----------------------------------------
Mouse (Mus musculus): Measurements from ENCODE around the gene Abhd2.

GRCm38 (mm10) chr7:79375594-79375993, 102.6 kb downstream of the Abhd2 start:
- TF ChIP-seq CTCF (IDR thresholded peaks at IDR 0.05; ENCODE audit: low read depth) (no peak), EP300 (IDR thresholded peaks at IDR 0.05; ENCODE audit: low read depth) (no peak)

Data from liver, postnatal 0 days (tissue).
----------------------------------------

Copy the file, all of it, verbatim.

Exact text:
Mouse (Mus musculus): Measurements from ENCODE around the gene Abhd2.

GRCm38 (mm10) chr7:79375594-79375993, 102.6 kb downstream of the Abhd2 start:
- TF ChIP-seq CTCF (IDR thresholded peaks at IDR 0.05; ENCODE audit: low read depth) (no peak), EP300 (IDR thresholded peaks at IDR 0.05; ENCODE audit: low read depth) (no peak)

Data from liver, postnatal 0 days (tissue).